MANILA— The embassies of Austria and Sweden in Manila on Friday vowed to assist the Philippines in its campaign to end violence against women (VAW) through a series of activities this year.
Last November, the Sweden embassy launched the “Respeto Naman” campaign against gender-based violence, which was followed by the ongoing “Don’t Tell Me How To Dress” movement, an exhibit of clothes worn by rape and VAW victims displayed in malls in Manila.
“We found that the response was so strong that we want to extend it. We’re now looking at bringing it nationwide not only in Manila,” Sweden Ambassador Harald Fries said, referring to the exhibit displayed at the Gateway Mall in Cubao, Quezon City
“I’m looking at a one-year campaign with the message of stop violence against women and girls,” he added.
While not part of the “Respeto Naman” campaign and the “Don’t Tell Me How To Dress” movement, the Austrian embassy in Manila said its activities geared toward raising awareness on gender equality and fighting VAW are continuous.
“Austria is not part of this project but fight against VAW is one of the thematic priorities of the Austrian Foreign Ministry. We are very active here in the embassy in awareness raising campaigns to end VAW,” Austrian Ambassador Bita Rasoulian told reporters on the sides of the International Women’s Day Summit 2019 in Taguig City.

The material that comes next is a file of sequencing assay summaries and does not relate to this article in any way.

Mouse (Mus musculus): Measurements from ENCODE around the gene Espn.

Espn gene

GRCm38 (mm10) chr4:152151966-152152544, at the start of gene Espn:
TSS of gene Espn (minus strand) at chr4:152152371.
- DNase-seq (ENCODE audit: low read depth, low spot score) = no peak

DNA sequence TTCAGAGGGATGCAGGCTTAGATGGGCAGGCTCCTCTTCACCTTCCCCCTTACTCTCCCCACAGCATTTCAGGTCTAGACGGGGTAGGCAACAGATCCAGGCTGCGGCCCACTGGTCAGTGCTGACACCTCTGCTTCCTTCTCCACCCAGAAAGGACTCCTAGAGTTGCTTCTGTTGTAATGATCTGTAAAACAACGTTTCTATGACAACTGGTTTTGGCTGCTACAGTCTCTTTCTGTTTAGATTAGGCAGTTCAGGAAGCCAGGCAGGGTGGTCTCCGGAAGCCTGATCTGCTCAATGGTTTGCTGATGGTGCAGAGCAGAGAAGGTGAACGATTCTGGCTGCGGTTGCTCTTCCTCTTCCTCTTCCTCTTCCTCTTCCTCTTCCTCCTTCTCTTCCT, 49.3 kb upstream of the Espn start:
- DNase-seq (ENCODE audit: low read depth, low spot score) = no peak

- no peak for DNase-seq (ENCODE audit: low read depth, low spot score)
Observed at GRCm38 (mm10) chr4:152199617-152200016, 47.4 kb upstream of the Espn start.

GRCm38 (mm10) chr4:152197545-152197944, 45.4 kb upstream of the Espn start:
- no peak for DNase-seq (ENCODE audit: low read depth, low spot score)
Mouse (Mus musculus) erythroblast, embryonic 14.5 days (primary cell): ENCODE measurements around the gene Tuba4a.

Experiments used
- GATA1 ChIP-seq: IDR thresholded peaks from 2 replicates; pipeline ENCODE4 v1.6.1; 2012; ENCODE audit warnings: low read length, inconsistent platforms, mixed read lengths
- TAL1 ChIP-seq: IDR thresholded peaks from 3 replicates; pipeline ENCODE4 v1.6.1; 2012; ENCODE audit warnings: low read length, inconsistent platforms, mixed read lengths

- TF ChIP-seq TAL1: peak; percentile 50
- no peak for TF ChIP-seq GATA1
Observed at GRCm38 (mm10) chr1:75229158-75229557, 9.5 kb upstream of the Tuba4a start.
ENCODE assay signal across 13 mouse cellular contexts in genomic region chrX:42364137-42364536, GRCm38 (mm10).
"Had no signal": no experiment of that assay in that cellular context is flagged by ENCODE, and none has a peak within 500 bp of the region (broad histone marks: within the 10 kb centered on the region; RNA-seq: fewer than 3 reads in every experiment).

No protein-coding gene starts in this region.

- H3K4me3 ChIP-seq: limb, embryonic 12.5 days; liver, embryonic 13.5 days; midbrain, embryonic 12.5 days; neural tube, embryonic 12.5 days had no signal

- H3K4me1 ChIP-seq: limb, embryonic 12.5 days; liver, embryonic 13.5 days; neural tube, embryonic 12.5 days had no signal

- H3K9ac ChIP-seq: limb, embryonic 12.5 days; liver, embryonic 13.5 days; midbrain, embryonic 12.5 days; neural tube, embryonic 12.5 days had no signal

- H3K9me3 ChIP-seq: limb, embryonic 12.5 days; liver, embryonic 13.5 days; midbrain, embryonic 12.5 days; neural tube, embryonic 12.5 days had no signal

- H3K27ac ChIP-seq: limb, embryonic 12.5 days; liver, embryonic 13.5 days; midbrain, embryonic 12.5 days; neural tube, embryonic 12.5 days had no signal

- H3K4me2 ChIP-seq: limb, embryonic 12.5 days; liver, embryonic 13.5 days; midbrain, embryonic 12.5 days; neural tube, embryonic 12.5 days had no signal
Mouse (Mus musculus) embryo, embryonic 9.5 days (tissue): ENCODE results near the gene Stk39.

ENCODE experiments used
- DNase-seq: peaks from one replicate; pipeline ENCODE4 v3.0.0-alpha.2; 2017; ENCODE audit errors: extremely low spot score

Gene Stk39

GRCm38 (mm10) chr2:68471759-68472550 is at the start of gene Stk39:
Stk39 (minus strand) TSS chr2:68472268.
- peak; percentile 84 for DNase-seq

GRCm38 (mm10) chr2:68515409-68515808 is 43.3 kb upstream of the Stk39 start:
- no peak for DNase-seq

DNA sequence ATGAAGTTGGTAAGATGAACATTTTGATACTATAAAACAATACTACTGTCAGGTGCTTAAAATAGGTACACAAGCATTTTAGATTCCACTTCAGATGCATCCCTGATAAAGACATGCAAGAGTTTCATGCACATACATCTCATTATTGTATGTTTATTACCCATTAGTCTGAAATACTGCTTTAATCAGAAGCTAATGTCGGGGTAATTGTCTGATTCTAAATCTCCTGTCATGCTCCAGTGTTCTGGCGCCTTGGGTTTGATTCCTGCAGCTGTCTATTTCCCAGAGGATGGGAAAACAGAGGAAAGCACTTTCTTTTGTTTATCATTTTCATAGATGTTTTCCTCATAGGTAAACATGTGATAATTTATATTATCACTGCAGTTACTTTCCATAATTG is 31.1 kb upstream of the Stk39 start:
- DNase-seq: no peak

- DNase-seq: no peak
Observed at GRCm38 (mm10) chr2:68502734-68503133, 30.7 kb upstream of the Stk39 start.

“This year, we have an expert on human trafficking from Austria and she met with immigration authorities and the National Bureau of Investigation and with all those who can help fight VAW and human trafficking,” she added.
Rasoulian stressed the need to continue conducting dialogues and campaigns to address the root of gender inequality, which is one of the reasons behind VAW.
“There is so many different perceptions of gender, we have to address that. Women talk gender, whereas men often do not, they don’t even see that there is inequality among men and women,” she said.
“Legislation alone cannot do the job, we have to change the mindset, we have to change the heart, we have to see what the core problem is– that the traditional gender stereotypes have existed for so long. We have to educate the women, yes, and we have to educate the men the same way we have to work with the women,” she said. (PNA) By Joyce Ann L. Rocamora